Friday morning Bob goes out to Rainbow Lake to get a good reflection picture, because breezes and lake surface are calm before 7 AM (see the first photo at the top of this web page.). Here also is a morning video of Rainbow Lake emphasizing the beauty and calm. We have decided to do another day of cross country hiking to get to the Fernandez Trail. Here is a video of Jennifer backpacking up the climb with no trail from Rainbow Lake We have not yet decided whether we want to go just to Rutherford Lake or to follow the trail over Fernandez Pass to Breeze Lake.


Cross country hiking

We find Fernandez Trail

Decision time at the junction: Rutherford Lake or Fernandez Pass?

We decide to go over the Fernandez Pass into Yosemite Park and stay at the first lake, which is just below Breeze Lake. Total mileage for the day will be about 4.1 miles, climbing just over 1,000 feet in elevation to the pass at 10,125 ft.


Fernandez Pass - note the blue sky and white clouds

Early view of Breeze Lake


Breeze Lake and the lake just below it at which we camped. Here is a close-up video of Breeze Lake in the afternoon of the day before the smoke moved in. The blue skies would disappear in smoke the next day.


Breeze Lake

Hiking down to our campsite lake

Day 5, Saturday, August 31

We get up early, Jennifer hopping with joy at the campsite and Bob takes a photo of the "lower" Breeze lake. There is some indication of smoke, but nothing like what is to come.


Our campsite in the morning

The nearby lake in the calm of the morning

As we climb back up to Fernandez Pass and particularly as we go further on the way to Rutherford Lake, the smoke gets heavier and heavier. Here we are looking back at Breeze Lake, and beside it is a similar picture yesterday as we came down from the pass.


Breeze Lake with smoke moving in

Breeze Lake the day before, no smoke and ridge on right shows in background

The smoke kept getting worse as we hiked down from the Fernandez Pass to the Rutherford Lake junction. Looking into the valley which would be our exit route, the smoke was so heavy almost all of the landscape was obscured. Here is a video of just how smokey and dangerous looking it was. Neither Bob nor Jennifer had any experience with such a situation. Fear was that some large fire was burning and would endanger them. That this was not simply smoke drifting over from the Rim Fire that was north and west of Yosemite, while this was south and east of Yosemite. The decision was to go up to Rutherford Lake, which was above tree line, rather than hike down into the smoke.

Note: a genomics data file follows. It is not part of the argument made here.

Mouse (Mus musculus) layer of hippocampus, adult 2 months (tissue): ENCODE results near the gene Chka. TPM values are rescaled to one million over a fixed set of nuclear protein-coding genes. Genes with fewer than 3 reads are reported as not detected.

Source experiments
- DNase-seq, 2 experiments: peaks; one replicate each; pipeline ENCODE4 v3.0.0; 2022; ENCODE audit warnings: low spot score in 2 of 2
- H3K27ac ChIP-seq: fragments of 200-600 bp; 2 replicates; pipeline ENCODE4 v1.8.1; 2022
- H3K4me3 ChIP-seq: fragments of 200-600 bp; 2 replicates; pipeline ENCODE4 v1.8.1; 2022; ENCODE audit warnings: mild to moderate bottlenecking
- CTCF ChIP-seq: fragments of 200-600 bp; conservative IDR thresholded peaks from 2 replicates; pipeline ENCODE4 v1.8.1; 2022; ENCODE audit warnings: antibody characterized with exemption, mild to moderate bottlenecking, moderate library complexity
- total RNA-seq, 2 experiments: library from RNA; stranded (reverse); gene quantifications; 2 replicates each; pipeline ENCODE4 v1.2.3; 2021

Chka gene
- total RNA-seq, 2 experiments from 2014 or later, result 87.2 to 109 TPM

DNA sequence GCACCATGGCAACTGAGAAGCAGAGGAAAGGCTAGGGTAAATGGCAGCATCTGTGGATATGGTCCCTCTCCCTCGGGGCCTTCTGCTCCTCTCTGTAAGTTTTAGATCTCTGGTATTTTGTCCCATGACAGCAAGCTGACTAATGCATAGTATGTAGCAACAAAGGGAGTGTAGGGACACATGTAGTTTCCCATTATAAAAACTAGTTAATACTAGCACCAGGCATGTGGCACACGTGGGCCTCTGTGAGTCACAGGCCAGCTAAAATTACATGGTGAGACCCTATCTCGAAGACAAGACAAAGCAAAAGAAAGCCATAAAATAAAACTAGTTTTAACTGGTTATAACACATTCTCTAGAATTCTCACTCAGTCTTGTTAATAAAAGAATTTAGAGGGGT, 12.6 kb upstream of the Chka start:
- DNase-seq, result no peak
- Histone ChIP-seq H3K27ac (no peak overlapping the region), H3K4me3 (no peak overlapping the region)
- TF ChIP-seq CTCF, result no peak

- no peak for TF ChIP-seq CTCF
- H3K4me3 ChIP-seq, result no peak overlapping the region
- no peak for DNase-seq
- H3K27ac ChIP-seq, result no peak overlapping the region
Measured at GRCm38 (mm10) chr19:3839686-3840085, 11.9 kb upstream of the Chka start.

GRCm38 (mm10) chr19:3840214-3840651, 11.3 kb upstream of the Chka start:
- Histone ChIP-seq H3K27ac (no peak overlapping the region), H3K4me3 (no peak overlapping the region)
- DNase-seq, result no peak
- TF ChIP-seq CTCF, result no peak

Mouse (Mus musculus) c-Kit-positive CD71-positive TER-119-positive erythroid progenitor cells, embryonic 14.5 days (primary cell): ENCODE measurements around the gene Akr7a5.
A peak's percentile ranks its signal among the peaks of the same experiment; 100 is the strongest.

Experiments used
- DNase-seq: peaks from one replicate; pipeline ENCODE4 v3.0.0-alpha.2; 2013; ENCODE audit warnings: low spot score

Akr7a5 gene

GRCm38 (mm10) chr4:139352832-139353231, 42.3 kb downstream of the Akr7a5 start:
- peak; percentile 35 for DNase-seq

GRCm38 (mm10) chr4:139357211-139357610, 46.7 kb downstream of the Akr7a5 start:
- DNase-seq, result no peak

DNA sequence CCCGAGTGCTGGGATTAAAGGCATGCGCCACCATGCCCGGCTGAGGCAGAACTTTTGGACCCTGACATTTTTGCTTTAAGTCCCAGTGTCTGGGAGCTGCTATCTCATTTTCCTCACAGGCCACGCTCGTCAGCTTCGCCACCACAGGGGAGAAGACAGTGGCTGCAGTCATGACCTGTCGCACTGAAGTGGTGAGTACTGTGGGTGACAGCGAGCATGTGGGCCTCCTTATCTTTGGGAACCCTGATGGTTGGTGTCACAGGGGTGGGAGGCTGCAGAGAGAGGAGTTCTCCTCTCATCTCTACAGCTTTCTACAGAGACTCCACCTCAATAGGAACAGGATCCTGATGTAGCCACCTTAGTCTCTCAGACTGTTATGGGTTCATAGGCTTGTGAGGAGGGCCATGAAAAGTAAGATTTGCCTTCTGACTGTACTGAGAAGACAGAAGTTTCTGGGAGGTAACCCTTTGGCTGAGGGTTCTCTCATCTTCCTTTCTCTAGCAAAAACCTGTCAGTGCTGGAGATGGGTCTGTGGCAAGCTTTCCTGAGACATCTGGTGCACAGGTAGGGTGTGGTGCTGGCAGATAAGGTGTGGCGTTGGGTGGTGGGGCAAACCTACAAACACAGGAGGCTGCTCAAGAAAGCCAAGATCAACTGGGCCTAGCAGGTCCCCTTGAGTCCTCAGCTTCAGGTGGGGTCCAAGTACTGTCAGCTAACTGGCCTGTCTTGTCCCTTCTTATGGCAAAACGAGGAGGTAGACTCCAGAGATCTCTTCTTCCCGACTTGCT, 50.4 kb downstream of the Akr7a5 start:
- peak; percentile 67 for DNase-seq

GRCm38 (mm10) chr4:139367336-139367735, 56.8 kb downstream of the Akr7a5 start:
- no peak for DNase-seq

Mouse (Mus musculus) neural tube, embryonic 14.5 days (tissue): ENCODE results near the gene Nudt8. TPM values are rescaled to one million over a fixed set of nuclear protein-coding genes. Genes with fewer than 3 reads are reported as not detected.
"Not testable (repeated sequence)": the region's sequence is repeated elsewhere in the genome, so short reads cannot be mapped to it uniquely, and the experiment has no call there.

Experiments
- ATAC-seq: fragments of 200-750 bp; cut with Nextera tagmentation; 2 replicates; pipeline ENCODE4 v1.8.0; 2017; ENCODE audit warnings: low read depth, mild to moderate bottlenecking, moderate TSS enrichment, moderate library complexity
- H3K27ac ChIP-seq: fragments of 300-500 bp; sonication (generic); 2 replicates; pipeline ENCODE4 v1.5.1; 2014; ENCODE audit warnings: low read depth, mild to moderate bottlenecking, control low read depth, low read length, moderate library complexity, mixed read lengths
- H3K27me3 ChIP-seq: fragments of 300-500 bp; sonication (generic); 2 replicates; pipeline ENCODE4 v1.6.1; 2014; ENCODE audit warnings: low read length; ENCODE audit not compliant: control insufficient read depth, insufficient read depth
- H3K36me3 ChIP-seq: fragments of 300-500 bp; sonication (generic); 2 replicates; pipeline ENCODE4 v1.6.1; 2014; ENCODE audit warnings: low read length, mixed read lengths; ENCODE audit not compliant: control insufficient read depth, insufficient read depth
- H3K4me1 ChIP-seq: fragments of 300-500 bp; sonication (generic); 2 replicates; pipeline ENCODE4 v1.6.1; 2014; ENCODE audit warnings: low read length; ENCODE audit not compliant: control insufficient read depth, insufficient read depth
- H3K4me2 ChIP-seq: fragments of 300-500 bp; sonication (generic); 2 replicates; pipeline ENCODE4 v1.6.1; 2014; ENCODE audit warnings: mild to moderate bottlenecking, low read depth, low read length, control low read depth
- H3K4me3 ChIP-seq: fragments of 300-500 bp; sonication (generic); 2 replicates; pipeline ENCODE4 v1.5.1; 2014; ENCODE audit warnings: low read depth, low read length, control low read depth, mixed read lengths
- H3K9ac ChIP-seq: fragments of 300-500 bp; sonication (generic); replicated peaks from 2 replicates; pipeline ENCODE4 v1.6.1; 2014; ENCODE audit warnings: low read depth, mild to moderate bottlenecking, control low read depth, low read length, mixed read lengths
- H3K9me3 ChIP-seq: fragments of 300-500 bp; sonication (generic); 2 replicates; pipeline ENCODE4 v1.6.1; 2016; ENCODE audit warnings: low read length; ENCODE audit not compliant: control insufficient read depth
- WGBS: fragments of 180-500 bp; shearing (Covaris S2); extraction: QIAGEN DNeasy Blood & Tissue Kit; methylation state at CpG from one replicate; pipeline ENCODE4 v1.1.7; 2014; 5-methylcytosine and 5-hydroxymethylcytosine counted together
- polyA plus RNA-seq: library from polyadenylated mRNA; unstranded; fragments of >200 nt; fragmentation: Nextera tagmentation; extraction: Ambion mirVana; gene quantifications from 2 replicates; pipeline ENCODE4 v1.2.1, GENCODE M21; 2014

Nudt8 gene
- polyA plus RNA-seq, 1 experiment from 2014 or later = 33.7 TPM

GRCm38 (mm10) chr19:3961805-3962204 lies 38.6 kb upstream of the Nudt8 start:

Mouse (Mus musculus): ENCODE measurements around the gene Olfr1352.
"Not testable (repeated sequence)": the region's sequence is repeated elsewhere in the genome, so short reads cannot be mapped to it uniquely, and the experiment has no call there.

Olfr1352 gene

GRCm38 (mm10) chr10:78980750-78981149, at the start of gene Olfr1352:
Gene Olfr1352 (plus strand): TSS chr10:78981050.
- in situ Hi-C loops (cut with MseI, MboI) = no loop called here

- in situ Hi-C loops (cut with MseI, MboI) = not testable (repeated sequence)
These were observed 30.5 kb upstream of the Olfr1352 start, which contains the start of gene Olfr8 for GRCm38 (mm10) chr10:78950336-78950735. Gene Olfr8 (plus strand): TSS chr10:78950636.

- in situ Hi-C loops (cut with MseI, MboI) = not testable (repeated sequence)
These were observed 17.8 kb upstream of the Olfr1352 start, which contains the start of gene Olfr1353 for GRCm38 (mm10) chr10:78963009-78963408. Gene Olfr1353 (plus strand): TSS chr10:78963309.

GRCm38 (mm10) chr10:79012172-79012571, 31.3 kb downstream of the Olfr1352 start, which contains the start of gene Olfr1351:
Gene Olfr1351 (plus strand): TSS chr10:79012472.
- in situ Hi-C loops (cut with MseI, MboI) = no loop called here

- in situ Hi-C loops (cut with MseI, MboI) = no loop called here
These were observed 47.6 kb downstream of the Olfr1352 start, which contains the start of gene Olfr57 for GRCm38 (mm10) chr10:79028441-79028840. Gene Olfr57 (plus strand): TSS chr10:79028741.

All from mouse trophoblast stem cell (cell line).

Although we had not seen anyone for days, as we headed up to Rutherford Lake we met a couple. The guy was a former fire fighter. What incredible luck!

He agreed that going up to Rutherford Lake was a good idea and that if things did not clear up, we might want to exit through Yosemite, rather than through Fernandez Trailhead. The two of them were heading up and over Fernandez Pass, from which we had just come. He pointed out that if a forest fire were nearby, we would see black, roiling smoke, not just the thick, gray haze that was now obscuring so much. He also thought that if there were a fire down in the national forest, it was likely to be coming up towards Fernandez Trailhead. They agreed to contact Bob's wife Shirley and pass along our Forest Service permit number if two days hence the situation was still bad.

We had backpacked a total of 3 miles from below Breeze Lake over Fernandez Pass to Rutherford Lake.


Fernandez Pass

Smoke obscures forests and ridges across the valleys below

Smoke at Rutherford Lake

As the sun goes down, it glimmers in red through the smoke and produces on the Rutherford Lake surface a very distinctive red sparkling. Here is a video including the sun and smoke, and here is a shorter, very pretty video focused solely on the sparkling.

Day 6, Sunday, September 1

In the morning, the sky had cleared, the smoke dissipated. Here is a Rutherford Lake morning video.